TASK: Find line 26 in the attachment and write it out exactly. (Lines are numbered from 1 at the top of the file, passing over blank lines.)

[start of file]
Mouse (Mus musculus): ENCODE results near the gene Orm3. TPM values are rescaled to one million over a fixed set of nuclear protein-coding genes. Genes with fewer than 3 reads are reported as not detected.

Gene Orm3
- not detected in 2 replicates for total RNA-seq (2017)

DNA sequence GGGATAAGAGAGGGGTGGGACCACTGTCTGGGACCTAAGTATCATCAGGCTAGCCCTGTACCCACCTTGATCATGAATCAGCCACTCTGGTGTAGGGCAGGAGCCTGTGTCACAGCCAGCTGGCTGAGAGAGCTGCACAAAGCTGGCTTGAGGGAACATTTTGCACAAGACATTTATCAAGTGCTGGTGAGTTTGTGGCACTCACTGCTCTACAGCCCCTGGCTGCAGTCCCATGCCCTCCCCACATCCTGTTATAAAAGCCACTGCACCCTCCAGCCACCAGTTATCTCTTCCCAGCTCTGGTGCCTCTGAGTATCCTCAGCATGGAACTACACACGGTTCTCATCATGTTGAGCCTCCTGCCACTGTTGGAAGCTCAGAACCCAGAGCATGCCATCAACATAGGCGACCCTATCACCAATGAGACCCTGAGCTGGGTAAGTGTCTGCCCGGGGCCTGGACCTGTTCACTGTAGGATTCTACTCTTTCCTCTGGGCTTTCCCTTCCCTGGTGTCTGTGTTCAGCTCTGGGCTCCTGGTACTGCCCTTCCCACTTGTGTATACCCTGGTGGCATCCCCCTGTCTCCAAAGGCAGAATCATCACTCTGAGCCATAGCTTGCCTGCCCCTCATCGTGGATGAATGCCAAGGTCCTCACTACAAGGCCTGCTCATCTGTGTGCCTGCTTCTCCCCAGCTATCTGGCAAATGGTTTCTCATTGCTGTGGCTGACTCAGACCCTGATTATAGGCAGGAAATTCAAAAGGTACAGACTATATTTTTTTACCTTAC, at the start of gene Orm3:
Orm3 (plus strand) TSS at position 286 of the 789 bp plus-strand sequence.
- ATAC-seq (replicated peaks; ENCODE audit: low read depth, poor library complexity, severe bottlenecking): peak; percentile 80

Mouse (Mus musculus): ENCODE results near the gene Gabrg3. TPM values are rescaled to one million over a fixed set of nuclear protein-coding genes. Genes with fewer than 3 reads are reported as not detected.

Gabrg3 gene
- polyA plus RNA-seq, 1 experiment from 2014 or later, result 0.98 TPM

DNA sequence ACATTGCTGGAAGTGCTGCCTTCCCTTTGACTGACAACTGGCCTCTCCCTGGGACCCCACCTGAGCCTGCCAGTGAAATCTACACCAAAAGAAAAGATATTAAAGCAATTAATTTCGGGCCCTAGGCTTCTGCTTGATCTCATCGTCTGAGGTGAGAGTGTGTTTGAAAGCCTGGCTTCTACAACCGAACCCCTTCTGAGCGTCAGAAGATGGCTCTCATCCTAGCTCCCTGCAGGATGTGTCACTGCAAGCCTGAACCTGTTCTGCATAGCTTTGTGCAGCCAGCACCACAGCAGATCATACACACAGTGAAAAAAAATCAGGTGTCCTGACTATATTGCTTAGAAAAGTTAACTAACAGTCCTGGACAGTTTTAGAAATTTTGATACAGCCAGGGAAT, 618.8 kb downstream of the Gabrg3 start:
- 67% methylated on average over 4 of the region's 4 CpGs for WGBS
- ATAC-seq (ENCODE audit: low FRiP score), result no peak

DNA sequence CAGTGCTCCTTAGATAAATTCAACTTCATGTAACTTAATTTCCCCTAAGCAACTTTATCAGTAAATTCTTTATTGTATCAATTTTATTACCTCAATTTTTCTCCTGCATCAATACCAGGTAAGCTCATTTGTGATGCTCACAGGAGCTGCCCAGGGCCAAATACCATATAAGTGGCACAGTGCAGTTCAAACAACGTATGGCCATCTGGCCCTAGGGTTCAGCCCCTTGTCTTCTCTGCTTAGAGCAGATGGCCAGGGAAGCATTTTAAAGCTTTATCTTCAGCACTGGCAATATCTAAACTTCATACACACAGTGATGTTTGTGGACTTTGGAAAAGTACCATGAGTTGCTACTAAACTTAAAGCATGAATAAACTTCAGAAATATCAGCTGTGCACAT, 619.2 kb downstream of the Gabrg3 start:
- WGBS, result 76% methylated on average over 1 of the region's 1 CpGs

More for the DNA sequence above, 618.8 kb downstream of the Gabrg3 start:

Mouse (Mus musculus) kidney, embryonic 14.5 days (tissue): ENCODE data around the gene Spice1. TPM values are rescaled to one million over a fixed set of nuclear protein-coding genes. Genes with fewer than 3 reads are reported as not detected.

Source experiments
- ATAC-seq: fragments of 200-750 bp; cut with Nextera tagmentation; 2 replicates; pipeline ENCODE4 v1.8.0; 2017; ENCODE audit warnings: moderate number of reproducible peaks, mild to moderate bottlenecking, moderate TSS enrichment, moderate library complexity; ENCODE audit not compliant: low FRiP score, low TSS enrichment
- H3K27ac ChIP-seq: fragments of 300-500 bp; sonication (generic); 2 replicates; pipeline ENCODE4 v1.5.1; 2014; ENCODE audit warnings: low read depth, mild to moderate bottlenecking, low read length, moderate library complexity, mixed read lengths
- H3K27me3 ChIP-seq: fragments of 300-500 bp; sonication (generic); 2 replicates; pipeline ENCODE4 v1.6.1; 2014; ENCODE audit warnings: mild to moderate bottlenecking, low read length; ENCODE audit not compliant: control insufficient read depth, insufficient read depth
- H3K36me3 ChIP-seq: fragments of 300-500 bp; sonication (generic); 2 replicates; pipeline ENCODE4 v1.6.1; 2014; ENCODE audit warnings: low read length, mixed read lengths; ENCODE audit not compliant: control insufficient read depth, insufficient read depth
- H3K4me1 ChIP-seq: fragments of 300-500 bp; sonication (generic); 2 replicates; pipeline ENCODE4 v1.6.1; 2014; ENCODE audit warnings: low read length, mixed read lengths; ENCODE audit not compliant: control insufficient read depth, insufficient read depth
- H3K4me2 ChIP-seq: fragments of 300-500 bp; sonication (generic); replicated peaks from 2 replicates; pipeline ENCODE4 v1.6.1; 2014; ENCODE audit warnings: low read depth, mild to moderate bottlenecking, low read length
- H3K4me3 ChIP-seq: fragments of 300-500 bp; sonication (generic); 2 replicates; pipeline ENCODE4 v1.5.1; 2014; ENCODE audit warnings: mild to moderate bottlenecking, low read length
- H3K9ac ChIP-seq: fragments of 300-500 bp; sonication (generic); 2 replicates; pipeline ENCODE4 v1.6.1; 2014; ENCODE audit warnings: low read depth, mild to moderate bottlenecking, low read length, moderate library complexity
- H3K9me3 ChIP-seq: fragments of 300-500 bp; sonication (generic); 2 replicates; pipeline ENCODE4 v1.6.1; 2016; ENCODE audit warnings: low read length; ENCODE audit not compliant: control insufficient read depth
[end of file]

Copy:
- H3K9me3 ChIP-seq: fragments of 300-500 bp; sonication (generic); 2 replicates; pipeline ENCODE4 v1.6.1; 2016; ENCODE audit warnings: low read length; ENCODE audit not compliant: control insufficient read depth